A Guide To Teen Dating Violence 

Teen Dating Violence Awareness month

February is Teen Dating Violence Awareness Month (TDVAM).


What is Teen Dating Violence?

Teen Dating Violence(TDV) is a type of intimate partner violence. It occurs between two people in a close relationship (CDC). Anyone can be a victim of abuse. Violence in relationships occurs when one person feels entitled to power and control over their partner and chooses to use abuse to gain and maintain control (NCADV).


Behaviors: The following behaviors are the general behaviors of the aggressor in the relationship. They are not limited to in-person interactions but can also be done through technology (Instagram, Facebook, Snapchat, email, text, etc.)

  • Physical Abuse: when a person hurts or tries to hurt a partner by hitting, kicking, or using another type of physical force that can be less obvious such as pinching and squeezing.
  • Sexual Violence: forcing or attempting to force a partner to take part in a sex act, sexual touching, or a non-physical sexual event (e.g., sexting) when the partner does not or cannot consent (e.g., sleeping, under the influence, underage).
  • Psychological Aggression: use of verbal and non-verbal communication with the intent to harm or control another person mentally or emotionally.
  • Stalking: the pattern of repeated, unwanted attention and contact by a partner that causes fear or concern for one’s safety or the safety of someone close to the victim.


Common Facts:

  • Nearly 1 in 11 female teens and about 1 in 15 male high school students report having experienced physical dating violence in the last year. 
  • About 1 in 9 female and 1 in 36 male high school students report having experienced sexual dating violence in the last year. 
  • 26% of women and 15% of men who are victims of contact sexual violence, physical violence, and or stalking by an intimate partner in their life first experienced these or other forms of violence by that partner before age 18.
  • The burden of TDV is not shared equally across all groups—sexual minority groups (i.e. transgender and nonbinary youth, gay and lesbian youth, etc.) are disproportionately affected by all forms of violence, and some racial/ethnic minority groups are disproportionately affected by many types of violence.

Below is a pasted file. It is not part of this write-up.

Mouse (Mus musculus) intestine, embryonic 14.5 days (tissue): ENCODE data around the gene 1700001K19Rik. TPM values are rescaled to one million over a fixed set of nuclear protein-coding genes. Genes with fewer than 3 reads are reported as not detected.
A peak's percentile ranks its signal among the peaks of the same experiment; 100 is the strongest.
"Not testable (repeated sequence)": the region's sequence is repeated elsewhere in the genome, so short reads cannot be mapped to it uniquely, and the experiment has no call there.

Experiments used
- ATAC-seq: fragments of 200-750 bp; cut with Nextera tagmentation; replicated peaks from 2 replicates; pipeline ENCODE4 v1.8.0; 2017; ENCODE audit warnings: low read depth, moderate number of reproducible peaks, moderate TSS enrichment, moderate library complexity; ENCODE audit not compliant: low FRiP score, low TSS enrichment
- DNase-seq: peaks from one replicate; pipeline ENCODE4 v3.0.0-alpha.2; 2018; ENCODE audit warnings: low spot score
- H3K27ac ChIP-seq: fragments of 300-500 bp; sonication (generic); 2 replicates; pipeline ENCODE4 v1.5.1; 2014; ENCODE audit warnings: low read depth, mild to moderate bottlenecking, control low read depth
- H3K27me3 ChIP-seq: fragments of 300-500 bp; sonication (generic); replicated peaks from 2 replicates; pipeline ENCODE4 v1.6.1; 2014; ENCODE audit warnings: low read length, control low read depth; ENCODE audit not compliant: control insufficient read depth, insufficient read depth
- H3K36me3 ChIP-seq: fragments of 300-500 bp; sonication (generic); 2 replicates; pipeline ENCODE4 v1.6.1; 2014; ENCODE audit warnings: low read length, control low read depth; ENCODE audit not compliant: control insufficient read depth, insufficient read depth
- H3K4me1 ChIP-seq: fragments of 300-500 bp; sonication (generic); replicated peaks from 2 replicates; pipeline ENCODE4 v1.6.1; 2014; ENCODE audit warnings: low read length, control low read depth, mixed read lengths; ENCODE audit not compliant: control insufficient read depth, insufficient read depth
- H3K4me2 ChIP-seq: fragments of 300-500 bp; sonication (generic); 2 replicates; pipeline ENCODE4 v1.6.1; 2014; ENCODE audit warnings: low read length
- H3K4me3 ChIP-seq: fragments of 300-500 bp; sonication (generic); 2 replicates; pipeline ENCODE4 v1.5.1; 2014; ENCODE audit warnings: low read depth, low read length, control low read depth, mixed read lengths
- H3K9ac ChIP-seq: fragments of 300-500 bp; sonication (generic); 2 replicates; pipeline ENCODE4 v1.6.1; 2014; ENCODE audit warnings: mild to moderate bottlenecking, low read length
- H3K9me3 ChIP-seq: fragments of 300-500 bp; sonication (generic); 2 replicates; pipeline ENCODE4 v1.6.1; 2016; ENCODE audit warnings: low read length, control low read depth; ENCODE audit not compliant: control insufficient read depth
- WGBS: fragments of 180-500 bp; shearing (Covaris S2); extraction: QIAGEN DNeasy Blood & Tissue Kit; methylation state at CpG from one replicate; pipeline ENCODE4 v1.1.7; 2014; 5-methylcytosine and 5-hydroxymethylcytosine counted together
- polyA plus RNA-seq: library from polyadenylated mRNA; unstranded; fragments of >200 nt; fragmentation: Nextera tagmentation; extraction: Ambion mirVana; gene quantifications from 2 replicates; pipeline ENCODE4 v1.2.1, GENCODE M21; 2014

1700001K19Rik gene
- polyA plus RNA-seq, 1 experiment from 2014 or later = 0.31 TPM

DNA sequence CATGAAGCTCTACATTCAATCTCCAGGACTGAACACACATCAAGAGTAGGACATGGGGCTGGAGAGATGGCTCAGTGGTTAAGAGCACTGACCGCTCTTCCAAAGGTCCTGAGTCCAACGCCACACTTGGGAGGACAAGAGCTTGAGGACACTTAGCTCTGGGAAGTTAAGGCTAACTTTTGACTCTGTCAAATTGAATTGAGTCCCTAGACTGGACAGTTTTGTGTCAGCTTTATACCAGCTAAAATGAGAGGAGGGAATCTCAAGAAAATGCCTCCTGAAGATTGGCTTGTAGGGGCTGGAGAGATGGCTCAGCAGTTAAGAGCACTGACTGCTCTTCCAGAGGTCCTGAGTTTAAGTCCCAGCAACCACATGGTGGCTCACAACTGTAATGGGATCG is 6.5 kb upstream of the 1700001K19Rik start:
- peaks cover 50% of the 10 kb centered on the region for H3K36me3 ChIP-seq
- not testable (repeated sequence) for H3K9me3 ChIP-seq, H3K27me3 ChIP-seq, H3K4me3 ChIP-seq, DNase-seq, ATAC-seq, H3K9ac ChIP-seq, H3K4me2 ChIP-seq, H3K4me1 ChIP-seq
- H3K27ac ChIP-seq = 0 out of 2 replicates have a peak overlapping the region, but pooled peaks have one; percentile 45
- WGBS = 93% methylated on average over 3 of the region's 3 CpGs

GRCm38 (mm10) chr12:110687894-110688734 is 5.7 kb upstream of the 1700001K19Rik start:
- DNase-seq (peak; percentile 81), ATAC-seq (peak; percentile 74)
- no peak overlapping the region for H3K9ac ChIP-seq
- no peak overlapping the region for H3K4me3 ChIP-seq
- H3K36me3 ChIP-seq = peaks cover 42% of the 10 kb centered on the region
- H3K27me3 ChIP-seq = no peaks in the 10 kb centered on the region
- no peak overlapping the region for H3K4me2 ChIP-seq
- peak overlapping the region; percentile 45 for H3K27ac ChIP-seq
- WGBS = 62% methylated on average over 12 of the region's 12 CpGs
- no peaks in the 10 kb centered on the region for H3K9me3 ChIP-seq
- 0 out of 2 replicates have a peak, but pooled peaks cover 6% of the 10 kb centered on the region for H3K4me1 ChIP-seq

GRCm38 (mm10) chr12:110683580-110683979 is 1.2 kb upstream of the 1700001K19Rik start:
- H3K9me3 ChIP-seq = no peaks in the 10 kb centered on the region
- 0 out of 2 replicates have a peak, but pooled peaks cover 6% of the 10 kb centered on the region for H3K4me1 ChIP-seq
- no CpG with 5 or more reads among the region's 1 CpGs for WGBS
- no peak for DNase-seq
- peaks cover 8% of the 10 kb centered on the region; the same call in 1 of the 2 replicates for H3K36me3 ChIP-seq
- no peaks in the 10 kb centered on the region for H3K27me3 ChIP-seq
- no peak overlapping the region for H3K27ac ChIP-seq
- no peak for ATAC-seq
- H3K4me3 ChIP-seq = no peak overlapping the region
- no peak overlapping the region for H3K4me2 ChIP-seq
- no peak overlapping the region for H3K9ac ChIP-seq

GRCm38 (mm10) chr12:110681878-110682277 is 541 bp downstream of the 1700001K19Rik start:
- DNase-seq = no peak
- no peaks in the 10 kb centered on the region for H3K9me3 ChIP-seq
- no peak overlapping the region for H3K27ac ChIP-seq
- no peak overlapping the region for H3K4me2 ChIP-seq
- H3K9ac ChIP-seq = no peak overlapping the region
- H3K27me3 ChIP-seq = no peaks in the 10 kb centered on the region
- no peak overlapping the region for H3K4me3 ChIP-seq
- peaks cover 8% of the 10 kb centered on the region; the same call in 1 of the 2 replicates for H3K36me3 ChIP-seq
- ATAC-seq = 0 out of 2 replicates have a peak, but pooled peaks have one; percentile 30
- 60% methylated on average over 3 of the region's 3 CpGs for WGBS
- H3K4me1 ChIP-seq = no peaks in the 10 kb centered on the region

LGBTQ+ Teens:

LGBTQ+ teens are disproportionately affected by all forms of violence. These teens may have a hard time recognizing that they are victims because partner violence is commonly defined within a heterosexual context. Teens’ sexual orientation and/or gender identity can affect their access to preventative resources and protection. It is important to note that being disproportionately affected by violence is a result of the discrimination that LGBTQ+ and other disproportionately affected minority youth face. However, their identities themselves are not risk factors. LGBTQ+ youth are among those at highest risk for attempting suicide, and those who experience physical dating violence are at significantly greater risk. The facts are, limited data are available on LGBTQ+ Teen Dating Violence, which is a cause for concern. 


  • Lesbian, gay, bisexual, and transgender teenagers are at a much greater risk of dating abuse than their heterosexual counterparts. Transgender teens are especially vulnerable. 
  • LGBTQ youth report a 30% incidence of dating violence, compared to 9% of heterosexual students.
  • Only four U.S. states and the District of Columbia require school sex education curricula to include LGBTQ-specific content.


If you or a loved one are in an abusive relationship or need support, please talk to a trusted adult or friend and look into the resources below. Many of these websites have “easy escape” buttons and will not save the website to your search history. A bubble will usually pop-up to explain this when you arrive at the website.


While relationships can change, it is often unrealistic to “fix” abusive relationships and patterns. It is important that you make decisions that prioritize your future and safety. If you’re planning to break-up with an abusive partner, prepare yourself for the emotions that will come up–loneliness, difficulty making decisions if they were always in control, etc. Do not break-up in person if it is potentially unsafe. If you do break-up in person, be sure to do it in a public place and have a friend or family member nearby for added safety. Though this can be difficult and sad, everyone deserves to be loved in a way that does not put their safety or wellbeing at risk.





Love should never hurt physically or emotionally. You have the right to feel safe and good about yourself.



“LGBT Teens Are at Higher Risk of Being Victims of Dating Violence.” California Partnership to End Domestic Violence, https://www.cpedv.org/blog-post/lgbt-teens-are-higher-risk-being-victims-dating-violence

LGBTQ Fact Sheet – Legal Momentum. https://www.legalmomentum.org/sites/default/files/reports/LGBTQ%20Fact%20Sheet%20Final.pdf

Preventing Teen Dating Violence. https://www.cdc.gov/violenceprevention/pdf/tdv-factsheet.pdf